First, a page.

Classic Intel: The Iron Lady - TV Review

'Thatcher undoubtedly would have had very little time for this sort of spineless, wishy-washy cinematic umming and ahhing.'

Watching The Iron Lady, it’s hard to imagine its primary subject Margaret Thatcher being particularly impressed had she ever watched the film. Not because Phyllida Lloyd’s film paints a negative portrait of the former Prime Minister - it’s more than likely Thatcher wouldn’t much be bothered with yet another scathing work about her - but because Lloyd’s film lacks the focus and confidence to stand either side of the fence in its portrayal of one of British politics’ most divisive figures. Thatcher undoubtedly would have had very little time for such spineless, wishy-washy cinematic umming and ahhing.

It’s difficult to tell whether Lloyd holds an opinion at all on Thatcher, her life in politics and her legacy, let alone what she wants us to feel after watching her film. The focus within Lloyd’s film is near non-existent, flitting as she does through Thatcher’s life from the working class background she was raised in, to her first foray into politics, all the way to her final days in office. But we enter each of these periods with such a lack of sureness from the director that the film regularly becomes a tedious watch.

The amount of time spent in each period of Thatcher’s life is far too brief to develop any true sense of the importance of what we’re being shown or indeed the characters we meet and then move on from. It’s like Lloyd is rushing to make sure we meet everyone at her party but without giving us a chance to actually get to know anyone. A sequence in which Thatcher (Meryl Streep) receives training in her speech and mannerisms in preparation for her bid to lead the Conservative Party is pleasingly reminiscent of The King’s Speech, but we are given such a brief glimpse of this process as to render it almost meaningless. Later we see Airey Neave, a key supporter of Thatcher’s leadership bid, killed in a car bombing. Thatcher is distraught, but Lloyd has afforded us so little time with Neave that, without in-depth knowledge of the historical context, it’s hard to feel anything other than indifference.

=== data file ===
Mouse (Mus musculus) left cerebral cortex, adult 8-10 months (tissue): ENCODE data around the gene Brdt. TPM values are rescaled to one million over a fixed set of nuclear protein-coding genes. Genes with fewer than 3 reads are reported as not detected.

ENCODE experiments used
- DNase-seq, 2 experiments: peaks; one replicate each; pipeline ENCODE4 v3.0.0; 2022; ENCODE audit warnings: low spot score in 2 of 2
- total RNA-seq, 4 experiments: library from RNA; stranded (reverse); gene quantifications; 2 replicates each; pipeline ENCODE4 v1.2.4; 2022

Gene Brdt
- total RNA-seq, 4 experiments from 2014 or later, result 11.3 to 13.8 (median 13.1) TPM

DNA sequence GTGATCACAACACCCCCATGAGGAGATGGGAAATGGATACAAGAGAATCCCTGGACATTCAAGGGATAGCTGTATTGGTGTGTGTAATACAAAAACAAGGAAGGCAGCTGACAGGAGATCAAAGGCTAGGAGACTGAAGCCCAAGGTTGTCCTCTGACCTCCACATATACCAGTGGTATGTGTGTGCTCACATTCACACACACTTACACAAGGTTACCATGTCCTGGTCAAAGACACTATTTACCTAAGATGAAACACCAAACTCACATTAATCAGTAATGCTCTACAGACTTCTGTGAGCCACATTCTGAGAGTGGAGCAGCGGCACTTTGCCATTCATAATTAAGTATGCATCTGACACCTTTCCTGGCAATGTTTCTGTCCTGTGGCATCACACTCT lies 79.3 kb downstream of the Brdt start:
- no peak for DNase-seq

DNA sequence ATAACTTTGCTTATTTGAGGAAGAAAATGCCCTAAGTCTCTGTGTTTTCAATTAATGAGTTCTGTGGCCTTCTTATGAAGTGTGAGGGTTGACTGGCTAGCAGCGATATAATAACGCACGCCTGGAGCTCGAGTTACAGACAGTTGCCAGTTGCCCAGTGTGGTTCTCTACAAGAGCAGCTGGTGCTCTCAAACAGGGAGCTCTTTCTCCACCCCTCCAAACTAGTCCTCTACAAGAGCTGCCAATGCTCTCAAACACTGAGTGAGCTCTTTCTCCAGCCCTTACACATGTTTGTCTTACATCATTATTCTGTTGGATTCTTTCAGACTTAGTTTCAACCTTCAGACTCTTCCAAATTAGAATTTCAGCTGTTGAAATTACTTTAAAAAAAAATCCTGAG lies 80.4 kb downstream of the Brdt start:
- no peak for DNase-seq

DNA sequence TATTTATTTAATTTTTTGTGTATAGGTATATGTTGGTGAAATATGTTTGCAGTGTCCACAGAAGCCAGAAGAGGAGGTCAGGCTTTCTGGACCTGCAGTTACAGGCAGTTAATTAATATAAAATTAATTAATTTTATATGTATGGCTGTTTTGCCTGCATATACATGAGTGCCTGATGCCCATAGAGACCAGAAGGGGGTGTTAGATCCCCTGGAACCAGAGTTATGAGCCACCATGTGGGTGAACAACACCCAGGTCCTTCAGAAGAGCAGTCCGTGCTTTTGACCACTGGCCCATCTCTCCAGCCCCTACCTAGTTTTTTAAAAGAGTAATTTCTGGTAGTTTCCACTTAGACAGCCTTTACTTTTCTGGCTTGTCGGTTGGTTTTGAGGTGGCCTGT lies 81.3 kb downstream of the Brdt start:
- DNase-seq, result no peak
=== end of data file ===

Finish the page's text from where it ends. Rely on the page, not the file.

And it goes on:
A knock-on effect of this insubstantial overview is that a talented supporting cast are largely wasted. There are potentially excellent performances here from the likes of Richard E. Grant and Anthony Head (playing key political figures Michael Heseltine and Geoffrey Howe respectively) but both receive criminally little screen time. Olivia Colman fares a little better as Thatcher’s daughter Carol, but you get the impression half of her performance has been hamfistedly left on the cutting room floor. The peculiar semi-fictional framing device, in which an aging Thatcher is seen living in a flat on her own troubled by visions of her dead husband Denis (Jim Broadbent), just adds to the awkward feel of the whole film. Broadbent tries his best in a strange role, but ultimately feels like he’s never exactly sure what he’s doing there. You’re not the only one, Jim.

Much has been made of Streep’s central performance as Thatcher herself, and rightfully so. Winning Streep her third acting Oscar, here she inhabits the former Prime Minister masterfully and uncannily throughout. If there’s one reason The Iron Lady should be seen it’s for Streep’s performance in the title role, but even that can’t make up for the glaring errors made again and again throughout Lloyd’s film. The Iron Lady is an exercise in weak filmmaking which, when dealing with a figure who left such an indelible mark on British history and politics as Margaret Thatcher did, is an unforgivable and fatal mistake.





By Ben Broadribb. Ben is a regular contributor to Film Intel, having previously written at Some Like It Hot Fuzz. He is normally seen in the wild wearing t-shirts containing obscure film references. He is a geek, often unashamedly so. He's also on and Twitter.

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